Inegi officially counts 5 million LGBT+ inhabitants in Mexico
The Mexican population that recognizes itself as LGBT+ amounts to 5 million people, revealed this Tuesday by the National Survey on Sexual and Gender Diversity (Endiseg), the first official count of the National Institute of Statistics and Geography (Inegi) on this community.
“We are talking about a highly significant population throughout the national territory. This translates into the fact that 1 in 20 people throughout the country self-identifies as an LGBT+ population,” said Édgar Vielma, general director of sociodemographic statistics at Inegi, when presenting the results.
To measure the magnitude, Vielma cited that the number of people with disabilities in Mexico is about 6 million, that of Afro-descendants is more than 2.3 million, and that of indigenous speakers is more than 7 million.
Although 5.1% of the Mexican population aged 15 and over considers themselves LGBT+, this proportion is higher in the youngest, with 15.6% of people aged 15 to 19 within this community, in contrast to 0.9% of the group 60 years and over.
The gay, lesbian, bisexual, and other non-heterosexual sexual orientation (LGB+) population amounts to 4.6 million, which represents 4.8% of people aged 15 and over.
The transgender, transsexual and other gender identity population that does not match the sex assigned at birth is 909,000, the equivalent of 0.9% of people aged 15 and over.
The states with the largest recognized LGBT+ population in absolute numbers are the State of Mexico (490,000), Mexico City (311,000), Veracruz (308,000), Jalisco (298,000), and Nuevo León (286,000).
By proportion, Colima has the highest percentage of the LGBT+ population, with 8.7%, followed by Yucatán (8.3%) and Querétaro, with 8.2%.
AN UNEDITED EXERCISE
The dissemination of the data coincides with the International LGBTI+ Pride Day, which is commemorated on June 28, to which Mexico arrives with legal advances such as equal marriage and gender identity, as well as political representation in Congress.
The director of sociodemographic statistics of the Inegi stressed that the “great finding of the survey” is to count people of sexual diversity because “there are very few countries in the world that have a specific specialized instrument” to count this population.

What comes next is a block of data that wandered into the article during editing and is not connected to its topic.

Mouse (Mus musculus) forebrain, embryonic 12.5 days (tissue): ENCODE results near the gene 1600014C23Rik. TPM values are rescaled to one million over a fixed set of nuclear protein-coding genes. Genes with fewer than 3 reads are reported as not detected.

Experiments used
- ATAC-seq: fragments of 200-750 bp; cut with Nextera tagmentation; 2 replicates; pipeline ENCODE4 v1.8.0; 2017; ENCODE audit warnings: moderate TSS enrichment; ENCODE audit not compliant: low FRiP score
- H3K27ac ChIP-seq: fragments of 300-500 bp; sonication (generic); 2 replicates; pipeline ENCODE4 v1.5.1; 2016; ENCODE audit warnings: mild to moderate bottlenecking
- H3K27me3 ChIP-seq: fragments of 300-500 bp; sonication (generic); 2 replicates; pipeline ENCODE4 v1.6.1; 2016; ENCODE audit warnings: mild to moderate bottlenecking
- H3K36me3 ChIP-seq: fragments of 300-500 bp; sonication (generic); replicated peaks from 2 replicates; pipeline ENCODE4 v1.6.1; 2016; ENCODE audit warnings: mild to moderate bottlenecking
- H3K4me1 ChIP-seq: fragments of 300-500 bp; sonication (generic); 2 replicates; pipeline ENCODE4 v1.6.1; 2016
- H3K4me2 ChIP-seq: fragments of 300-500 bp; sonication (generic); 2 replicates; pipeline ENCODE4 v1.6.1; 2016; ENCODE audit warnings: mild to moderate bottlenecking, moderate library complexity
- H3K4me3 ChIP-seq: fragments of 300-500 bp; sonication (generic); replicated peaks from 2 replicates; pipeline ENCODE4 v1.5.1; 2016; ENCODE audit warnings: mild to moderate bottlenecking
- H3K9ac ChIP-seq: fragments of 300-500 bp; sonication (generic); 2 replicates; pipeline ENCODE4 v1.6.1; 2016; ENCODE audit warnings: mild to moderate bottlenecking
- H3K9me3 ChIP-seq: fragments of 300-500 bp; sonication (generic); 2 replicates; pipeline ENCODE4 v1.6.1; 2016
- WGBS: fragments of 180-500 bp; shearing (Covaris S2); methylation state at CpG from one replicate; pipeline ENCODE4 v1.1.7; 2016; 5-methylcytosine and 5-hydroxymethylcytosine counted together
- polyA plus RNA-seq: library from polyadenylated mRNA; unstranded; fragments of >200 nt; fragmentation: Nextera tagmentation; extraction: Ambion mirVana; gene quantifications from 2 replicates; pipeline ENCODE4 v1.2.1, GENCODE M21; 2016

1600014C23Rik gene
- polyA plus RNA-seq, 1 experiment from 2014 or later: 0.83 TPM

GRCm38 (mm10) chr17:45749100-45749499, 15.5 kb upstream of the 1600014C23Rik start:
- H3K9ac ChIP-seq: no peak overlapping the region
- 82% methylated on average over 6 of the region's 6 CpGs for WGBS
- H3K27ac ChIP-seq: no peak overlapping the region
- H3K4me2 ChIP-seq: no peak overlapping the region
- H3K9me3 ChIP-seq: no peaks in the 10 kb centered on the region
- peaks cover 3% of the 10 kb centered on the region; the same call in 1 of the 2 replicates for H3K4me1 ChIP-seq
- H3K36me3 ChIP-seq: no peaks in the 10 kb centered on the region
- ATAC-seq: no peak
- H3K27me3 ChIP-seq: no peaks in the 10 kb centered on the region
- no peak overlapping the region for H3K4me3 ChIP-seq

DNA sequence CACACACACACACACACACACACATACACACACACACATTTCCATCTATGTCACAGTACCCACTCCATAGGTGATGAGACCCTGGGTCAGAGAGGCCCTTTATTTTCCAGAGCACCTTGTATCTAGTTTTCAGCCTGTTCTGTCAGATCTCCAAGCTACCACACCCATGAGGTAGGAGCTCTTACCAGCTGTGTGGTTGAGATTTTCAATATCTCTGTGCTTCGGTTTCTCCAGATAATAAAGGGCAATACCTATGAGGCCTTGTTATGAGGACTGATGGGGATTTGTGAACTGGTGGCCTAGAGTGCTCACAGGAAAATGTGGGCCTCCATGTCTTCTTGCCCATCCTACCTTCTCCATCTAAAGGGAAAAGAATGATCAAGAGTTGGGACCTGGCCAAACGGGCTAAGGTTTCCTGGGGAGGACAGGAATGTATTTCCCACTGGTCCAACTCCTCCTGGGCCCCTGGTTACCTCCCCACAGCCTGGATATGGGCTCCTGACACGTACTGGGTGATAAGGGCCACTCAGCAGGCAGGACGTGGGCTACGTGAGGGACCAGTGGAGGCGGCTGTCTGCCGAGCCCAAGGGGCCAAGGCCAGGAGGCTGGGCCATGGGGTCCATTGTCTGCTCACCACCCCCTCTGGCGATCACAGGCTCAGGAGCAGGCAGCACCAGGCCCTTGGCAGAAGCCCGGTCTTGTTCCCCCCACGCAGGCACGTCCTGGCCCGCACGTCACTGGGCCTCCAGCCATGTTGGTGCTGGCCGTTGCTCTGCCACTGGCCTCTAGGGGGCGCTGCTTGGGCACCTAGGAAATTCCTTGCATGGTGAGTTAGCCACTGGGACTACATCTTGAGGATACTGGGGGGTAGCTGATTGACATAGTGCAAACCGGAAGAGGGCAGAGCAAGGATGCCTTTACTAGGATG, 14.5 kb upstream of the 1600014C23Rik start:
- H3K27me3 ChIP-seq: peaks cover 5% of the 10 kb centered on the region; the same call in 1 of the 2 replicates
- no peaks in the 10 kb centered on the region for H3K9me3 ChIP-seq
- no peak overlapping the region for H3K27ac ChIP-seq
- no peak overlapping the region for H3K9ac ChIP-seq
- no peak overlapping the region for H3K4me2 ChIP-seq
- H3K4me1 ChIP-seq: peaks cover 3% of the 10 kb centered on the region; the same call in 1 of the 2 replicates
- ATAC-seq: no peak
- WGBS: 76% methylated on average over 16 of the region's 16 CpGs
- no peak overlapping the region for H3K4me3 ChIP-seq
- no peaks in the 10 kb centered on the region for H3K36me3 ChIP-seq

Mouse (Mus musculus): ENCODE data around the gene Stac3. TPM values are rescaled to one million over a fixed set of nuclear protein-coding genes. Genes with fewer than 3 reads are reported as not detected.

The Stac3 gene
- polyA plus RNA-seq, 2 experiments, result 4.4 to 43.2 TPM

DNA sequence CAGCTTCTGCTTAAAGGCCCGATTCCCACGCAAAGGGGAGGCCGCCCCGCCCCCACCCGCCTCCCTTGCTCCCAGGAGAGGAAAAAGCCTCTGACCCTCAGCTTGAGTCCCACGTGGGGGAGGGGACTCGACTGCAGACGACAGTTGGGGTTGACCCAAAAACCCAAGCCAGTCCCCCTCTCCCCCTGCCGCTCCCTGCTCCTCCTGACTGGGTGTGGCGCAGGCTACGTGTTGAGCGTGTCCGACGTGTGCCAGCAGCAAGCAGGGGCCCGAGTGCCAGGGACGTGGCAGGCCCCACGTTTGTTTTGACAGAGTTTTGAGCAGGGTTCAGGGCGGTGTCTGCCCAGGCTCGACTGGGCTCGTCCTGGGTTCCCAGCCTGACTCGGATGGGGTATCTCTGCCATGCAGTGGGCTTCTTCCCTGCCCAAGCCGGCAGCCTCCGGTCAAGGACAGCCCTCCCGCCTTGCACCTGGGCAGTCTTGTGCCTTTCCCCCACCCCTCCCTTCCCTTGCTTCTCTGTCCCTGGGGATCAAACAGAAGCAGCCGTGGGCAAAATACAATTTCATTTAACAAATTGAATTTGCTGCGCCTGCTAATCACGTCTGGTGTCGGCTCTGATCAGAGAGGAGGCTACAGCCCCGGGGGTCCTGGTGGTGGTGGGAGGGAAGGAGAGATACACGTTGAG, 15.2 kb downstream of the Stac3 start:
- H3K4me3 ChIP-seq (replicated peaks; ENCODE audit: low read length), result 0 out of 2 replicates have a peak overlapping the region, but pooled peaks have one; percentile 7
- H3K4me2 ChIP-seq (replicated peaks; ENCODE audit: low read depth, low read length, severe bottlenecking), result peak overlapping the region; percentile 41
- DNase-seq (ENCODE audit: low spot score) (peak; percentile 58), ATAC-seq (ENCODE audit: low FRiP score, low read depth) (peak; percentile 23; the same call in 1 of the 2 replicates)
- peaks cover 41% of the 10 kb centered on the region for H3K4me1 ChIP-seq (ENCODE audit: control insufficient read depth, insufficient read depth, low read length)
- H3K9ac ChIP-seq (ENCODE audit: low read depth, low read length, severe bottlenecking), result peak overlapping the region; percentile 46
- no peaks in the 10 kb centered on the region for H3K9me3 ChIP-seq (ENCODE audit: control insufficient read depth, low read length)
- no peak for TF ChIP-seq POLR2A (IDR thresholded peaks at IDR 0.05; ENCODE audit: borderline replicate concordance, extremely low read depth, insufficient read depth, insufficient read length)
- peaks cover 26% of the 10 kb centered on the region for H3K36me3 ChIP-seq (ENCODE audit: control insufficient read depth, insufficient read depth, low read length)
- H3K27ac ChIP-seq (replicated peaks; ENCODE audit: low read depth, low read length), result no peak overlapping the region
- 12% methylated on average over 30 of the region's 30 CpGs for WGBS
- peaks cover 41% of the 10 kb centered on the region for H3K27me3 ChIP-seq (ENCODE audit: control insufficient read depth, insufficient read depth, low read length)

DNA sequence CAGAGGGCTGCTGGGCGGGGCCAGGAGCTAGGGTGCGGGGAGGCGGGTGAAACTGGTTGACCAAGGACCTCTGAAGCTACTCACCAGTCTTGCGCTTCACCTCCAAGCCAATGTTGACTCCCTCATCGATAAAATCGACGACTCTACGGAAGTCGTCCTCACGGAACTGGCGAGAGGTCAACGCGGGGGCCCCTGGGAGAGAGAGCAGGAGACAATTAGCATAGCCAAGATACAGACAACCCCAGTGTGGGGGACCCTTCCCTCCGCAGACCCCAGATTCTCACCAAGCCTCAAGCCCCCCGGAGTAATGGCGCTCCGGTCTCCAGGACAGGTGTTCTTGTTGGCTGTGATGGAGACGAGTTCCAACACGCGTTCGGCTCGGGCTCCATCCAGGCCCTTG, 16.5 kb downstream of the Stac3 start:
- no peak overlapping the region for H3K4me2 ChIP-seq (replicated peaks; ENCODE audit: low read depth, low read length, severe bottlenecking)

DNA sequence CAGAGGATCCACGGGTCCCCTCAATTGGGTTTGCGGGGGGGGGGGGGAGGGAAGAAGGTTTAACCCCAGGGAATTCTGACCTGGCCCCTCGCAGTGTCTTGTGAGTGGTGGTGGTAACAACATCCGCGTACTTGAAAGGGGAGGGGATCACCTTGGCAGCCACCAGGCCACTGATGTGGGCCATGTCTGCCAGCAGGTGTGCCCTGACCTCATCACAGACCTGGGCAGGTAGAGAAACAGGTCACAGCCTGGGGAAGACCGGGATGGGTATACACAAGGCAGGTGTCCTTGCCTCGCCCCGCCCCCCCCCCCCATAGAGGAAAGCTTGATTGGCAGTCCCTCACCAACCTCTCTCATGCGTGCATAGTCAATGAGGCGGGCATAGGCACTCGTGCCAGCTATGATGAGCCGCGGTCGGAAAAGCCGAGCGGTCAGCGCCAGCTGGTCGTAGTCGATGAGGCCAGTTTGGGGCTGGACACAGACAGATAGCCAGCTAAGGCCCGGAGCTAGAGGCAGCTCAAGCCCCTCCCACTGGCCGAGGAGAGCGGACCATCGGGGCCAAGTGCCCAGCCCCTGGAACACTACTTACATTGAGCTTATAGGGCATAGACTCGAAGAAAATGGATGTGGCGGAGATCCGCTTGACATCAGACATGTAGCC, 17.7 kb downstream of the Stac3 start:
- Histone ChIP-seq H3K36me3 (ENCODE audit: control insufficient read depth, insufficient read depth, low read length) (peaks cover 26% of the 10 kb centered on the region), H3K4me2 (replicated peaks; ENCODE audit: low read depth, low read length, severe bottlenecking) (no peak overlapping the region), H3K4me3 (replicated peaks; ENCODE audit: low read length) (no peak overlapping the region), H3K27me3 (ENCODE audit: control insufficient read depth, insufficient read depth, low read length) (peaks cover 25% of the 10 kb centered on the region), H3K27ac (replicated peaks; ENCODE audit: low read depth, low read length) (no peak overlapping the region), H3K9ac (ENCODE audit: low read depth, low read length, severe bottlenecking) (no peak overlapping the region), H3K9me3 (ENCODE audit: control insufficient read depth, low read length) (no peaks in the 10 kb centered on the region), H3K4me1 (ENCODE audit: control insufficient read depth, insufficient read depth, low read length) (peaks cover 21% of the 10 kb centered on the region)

“In this sense, Mexico is positioned as one of the first countries in the world and in history to offer an official figure based on a specialized instrument,” Vielma stressed.
The Endiseg was carried out from August 23, 2021, to January 16, 2022, in nearly 44,000 homes throughout Mexico.
In addition, it had an online version in which nearly 14,000 people participated to identify even more invisible populations, such as pansexuals, asexuals, and people of fluid gender, commented Graciela Márquez, president of Inegi.
“The Endiseg project places INEGI at the international forefront in the generation of statistics on sexual and gender diversity by creating an instrument with national and subnational representation,” said the head of the autonomous body.
CHALLENGES AND DISCRIMINATION
The survey also revealed the discrimination and challenges faced by LGBTI+ people, since a third of them “received discriminatory treatment at work in the last year,” said Márquez.
Likewise, only 4.7% of the LGBTI+ population is an officer, director or boss.
“Although it is true that people of sexual diversity are increasingly entering the labor market, it is also true that gaps in access to leadership positions prevail,” said the president of Inegi.
On the other hand, 26.1% of the LGBTI+ population have thought about committing suicide and 14.2% have attempted it.
“These figures are three times higher than the general population, making the challenges of this community visible is a very important step, but it is only the first to move towards safe and favorable environments that guarantee the quality of life and well-being of the members of this community. community,” Marquez said.